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DDR Museum or the Everyday Life in the DDR exhibit at the KulturBrauerei Museum

Have you been to both, if so, how would you compare the experiences? We can probably only do one. Only one of us speaks German, rusty at that. Thanks!

Posted by
27227 posts

I've only been to the DDR Museum, but I can vouch for the presence of English-language explanatory material. The museum was crowded during my 2015 visit. I remember wondering whether it would have been better to go in the late afternoon. I believe it's open till 8 PM or so. Allow at least two hours if you're seriously interested in the subject.

If no one on this forum can compare the sights for you, you might take a look at the TripAdvisor reviews.

Posted by
3877 posts

I visited both museums last May. They are definitely different. I can't really say one is better than the other. They are both worthwhile but in different ways. If you can only visit one, it depends on what you want to experience. English is heavily featured in both museums, so I don't think that should make much of a difference in your decision.

DDR Museum: Private museum that entertains visitors and allows them to leave happy (which promotes return visits to the museum). More nostalgic with respect to the DDR than evaluative (though there is acknowledgement of negative sides of the DDR). Exhibits are set in a very attractive, very engaging manner. Has a recreated DDR flat, which is fun to explore.

Everyday Life in the DDR: Publicly-owned museum with free admission. The exhibition is geared more toward chronicling the history of everyday life in the DDR (sometimes in almost encyclopedic fashion) than entertaining visitors. It's much more critical of the DDR. For example, there is a video at the back of one of the museum's rooms that showed a reporter for an official DDR television station interviewing someone who had requested to leave the DDR and afterward could only get a job as a grave digger; the interview was conducted while the guy was shoulder-deep in a grave he was digging (showing DDR citizens what happens when you request to leave the DDR while humiliating the guy). This museum imparts more intellectual knowledge and induces more reflection than the DDR Museum. I left the museum in a somewhat somber, contemplative mood.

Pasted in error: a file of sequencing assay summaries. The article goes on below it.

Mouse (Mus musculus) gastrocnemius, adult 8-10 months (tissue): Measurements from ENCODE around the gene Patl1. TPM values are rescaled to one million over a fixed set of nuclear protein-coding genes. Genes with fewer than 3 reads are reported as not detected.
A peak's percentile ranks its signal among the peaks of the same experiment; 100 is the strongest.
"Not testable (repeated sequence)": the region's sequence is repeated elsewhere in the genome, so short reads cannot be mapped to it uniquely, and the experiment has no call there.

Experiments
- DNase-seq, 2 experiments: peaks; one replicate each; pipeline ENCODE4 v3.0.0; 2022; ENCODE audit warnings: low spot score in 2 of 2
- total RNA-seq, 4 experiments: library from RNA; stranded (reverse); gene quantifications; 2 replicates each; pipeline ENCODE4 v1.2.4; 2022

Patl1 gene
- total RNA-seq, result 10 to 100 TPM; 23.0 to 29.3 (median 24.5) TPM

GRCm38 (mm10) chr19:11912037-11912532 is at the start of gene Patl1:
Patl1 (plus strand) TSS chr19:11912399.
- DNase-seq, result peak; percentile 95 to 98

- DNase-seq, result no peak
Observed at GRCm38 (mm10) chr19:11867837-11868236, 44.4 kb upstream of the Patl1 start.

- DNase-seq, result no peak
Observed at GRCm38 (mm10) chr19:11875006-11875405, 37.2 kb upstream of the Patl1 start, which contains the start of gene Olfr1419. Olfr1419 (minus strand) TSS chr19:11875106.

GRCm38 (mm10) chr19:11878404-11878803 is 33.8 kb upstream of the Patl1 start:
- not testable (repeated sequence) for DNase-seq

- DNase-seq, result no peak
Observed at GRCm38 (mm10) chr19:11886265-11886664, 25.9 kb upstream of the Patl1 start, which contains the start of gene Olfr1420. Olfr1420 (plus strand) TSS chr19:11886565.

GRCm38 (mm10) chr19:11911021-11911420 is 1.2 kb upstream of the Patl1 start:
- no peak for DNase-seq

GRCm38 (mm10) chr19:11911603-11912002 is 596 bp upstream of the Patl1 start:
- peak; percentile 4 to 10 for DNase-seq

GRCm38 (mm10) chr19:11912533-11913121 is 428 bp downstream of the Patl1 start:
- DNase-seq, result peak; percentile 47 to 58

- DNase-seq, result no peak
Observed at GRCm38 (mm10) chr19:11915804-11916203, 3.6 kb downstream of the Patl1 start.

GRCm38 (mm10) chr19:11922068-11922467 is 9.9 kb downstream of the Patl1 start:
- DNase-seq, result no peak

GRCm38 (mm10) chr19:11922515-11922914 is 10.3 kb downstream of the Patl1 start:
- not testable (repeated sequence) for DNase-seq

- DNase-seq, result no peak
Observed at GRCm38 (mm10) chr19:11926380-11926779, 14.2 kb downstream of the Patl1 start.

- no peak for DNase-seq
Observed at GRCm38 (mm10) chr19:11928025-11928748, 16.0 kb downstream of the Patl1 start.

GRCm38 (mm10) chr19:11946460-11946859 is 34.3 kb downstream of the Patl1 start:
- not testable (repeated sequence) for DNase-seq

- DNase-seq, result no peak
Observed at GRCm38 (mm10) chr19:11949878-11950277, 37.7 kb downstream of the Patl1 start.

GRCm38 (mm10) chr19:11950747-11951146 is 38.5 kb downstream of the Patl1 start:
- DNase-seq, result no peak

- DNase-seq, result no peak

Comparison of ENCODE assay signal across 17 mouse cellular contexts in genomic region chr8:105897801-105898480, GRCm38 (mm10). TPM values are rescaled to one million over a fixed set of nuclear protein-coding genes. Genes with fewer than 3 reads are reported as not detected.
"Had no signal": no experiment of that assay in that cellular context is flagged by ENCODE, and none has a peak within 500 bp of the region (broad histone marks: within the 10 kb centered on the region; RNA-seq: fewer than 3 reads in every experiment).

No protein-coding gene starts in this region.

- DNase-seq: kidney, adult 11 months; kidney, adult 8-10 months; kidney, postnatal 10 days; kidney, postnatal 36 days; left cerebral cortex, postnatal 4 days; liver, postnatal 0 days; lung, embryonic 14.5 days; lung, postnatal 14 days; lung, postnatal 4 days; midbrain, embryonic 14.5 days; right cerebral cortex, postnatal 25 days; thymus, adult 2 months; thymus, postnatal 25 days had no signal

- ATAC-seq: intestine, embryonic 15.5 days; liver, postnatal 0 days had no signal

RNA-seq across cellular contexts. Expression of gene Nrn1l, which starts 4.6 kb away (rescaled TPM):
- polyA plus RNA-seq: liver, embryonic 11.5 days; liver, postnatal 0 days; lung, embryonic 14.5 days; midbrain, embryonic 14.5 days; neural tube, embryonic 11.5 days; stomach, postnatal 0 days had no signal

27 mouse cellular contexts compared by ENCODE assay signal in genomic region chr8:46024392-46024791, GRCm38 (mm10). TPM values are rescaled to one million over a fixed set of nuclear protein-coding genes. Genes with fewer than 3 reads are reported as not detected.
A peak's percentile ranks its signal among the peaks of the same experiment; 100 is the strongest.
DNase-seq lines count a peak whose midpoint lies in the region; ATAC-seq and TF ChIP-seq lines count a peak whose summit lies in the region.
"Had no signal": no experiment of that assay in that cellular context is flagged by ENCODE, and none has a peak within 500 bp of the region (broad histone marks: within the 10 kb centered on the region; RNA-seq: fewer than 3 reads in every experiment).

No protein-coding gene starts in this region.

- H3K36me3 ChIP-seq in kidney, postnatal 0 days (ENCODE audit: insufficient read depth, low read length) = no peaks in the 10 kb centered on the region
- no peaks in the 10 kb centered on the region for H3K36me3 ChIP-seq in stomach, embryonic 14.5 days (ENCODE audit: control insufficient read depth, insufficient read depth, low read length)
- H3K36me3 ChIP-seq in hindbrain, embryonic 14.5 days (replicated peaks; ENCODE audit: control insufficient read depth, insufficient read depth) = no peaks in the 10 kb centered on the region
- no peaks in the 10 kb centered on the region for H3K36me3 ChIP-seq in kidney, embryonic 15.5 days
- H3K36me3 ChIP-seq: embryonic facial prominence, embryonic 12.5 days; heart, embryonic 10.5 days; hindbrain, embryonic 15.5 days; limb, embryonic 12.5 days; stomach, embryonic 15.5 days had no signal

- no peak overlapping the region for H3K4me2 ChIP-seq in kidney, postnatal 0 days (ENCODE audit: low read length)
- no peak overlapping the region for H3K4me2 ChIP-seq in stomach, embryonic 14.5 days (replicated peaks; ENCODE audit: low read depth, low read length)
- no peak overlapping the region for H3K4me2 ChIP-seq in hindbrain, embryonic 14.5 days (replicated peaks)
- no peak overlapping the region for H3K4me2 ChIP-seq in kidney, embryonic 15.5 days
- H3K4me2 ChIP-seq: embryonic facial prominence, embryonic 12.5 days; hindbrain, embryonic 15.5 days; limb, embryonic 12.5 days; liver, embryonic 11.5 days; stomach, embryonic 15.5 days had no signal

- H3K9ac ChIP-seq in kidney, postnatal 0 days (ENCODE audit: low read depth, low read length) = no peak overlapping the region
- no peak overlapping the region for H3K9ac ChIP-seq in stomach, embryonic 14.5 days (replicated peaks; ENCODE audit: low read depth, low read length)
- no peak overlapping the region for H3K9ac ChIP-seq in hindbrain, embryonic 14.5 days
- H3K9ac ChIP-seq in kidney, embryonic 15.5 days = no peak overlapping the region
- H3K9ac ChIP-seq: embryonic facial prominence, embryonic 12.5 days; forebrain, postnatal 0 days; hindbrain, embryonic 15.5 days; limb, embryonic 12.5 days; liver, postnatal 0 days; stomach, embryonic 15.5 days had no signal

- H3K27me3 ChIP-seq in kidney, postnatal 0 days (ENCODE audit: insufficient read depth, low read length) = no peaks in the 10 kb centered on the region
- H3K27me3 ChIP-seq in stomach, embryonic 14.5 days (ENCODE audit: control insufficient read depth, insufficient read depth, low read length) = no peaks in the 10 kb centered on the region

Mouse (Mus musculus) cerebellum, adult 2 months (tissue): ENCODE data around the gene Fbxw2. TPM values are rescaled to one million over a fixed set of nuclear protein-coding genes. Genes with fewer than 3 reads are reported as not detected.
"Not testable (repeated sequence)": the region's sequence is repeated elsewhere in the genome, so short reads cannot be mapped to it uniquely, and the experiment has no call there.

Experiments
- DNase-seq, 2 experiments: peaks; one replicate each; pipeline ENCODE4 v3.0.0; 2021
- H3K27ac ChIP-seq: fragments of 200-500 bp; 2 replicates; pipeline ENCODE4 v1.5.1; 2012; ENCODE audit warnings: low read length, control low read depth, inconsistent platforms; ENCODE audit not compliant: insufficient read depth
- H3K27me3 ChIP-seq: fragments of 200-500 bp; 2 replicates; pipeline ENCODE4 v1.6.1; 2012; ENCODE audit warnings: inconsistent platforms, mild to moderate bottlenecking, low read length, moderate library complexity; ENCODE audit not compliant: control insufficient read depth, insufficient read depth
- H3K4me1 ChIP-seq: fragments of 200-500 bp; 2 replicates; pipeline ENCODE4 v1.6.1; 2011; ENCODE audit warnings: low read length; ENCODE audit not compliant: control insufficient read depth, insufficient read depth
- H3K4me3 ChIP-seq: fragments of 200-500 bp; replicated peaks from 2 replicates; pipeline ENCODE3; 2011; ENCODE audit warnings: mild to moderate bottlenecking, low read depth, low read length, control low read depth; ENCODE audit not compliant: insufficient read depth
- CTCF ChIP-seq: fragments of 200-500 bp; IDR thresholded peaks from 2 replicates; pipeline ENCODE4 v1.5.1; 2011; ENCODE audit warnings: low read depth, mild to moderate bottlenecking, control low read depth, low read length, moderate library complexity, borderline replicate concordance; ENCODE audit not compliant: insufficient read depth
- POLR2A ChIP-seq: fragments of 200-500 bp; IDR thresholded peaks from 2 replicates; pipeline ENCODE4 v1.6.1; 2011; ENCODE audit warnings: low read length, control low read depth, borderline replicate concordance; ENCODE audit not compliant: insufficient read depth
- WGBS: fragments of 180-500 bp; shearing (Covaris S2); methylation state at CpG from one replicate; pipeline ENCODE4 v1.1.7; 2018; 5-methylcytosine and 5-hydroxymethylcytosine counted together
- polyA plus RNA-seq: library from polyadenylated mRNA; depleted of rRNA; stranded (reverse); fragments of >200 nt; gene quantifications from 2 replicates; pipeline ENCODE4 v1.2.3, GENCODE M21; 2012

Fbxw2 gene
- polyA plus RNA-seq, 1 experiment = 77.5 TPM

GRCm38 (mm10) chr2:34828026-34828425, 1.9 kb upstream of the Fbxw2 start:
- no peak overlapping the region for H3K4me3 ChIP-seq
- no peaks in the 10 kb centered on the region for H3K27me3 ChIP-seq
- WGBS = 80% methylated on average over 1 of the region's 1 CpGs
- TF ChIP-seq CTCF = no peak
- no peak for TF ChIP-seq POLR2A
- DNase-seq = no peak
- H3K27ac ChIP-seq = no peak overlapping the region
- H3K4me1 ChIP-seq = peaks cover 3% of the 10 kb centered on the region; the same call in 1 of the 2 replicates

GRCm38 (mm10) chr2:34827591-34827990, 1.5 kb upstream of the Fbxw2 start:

Posted by
22 posts

Dave, thanks for the side-by-side. Did you end up glad that you went to both? I plan to go to Hohenschoenhausen, which will be grimm, so I am not sure I would require something more to sober me on DDR reality. But, the example you provided would be a very different/interesting aspect of that dark side of life for the average citizen. Did the KulturBrauerei exhibit have anything interactive or anything like the apartment at the other one? It does sound like the DDR museum makes it come to life.

How would you compare the crowds? Guessing the DDR museum would be crowded, as acraven mentioned?

Posted by
27227 posts

Dave's descriptions have made me realize that the place I visited was in fact Everyday Life in the DDR. Sorry about the confusion. As of 2015, the place was referred to as the DDR Museum in at least some English sources.